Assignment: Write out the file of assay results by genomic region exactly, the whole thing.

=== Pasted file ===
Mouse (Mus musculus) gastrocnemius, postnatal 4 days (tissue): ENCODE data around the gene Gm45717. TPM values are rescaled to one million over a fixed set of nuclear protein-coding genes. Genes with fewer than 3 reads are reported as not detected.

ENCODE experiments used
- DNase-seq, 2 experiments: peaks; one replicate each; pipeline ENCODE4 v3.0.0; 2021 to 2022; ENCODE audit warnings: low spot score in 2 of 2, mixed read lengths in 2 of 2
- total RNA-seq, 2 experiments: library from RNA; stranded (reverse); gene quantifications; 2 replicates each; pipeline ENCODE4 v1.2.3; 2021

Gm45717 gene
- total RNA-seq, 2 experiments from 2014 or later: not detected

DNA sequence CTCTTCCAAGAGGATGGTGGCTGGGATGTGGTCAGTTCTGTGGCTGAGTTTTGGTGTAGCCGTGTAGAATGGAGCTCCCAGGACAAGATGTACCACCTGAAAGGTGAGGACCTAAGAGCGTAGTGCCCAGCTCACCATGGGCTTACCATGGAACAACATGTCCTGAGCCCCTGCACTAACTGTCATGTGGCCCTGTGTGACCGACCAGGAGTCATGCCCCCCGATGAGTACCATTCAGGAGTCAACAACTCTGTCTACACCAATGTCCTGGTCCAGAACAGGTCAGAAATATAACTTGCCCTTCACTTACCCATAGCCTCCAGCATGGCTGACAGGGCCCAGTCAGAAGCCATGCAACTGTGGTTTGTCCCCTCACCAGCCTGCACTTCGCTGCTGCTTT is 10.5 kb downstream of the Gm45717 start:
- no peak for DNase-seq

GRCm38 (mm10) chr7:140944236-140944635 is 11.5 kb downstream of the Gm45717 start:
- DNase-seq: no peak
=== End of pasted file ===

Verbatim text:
Mouse (Mus musculus) gastrocnemius, postnatal 4 days (tissue): ENCODE data around the gene Gm45717. TPM values are rescaled to one million over a fixed set of nuclear protein-coding genes. Genes with fewer than 3 reads are reported as not detected.

ENCODE experiments used
- DNase-seq, 2 experiments: peaks; one replicate each; pipeline ENCODE4 v3.0.0; 2021 to 2022; ENCODE audit warnings: low spot score in 2 of 2, mixed read lengths in 2 of 2
- total RNA-seq, 2 experiments: library from RNA; stranded (reverse); gene quantifications; 2 replicates each; pipeline ENCODE4 v1.2.3; 2021

Gm45717 gene
- total RNA-seq, 2 experiments from 2014 or later: not detected

DNA sequence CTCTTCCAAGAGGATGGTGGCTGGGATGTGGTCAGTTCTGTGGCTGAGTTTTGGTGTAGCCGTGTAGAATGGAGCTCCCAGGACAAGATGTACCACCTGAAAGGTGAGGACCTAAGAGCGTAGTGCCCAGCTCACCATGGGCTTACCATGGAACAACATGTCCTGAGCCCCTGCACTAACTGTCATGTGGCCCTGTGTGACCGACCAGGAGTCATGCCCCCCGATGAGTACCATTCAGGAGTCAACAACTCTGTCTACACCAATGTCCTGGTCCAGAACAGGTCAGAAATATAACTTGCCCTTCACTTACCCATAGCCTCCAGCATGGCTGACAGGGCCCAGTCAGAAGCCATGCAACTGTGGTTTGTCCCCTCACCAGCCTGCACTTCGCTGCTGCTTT is 10.5 kb downstream of the Gm45717 start:
- no peak for DNase-seq

GRCm38 (mm10) chr7:140944236-140944635 is 11.5 kb downstream of the Gm45717 start:
- DNase-seq: no peak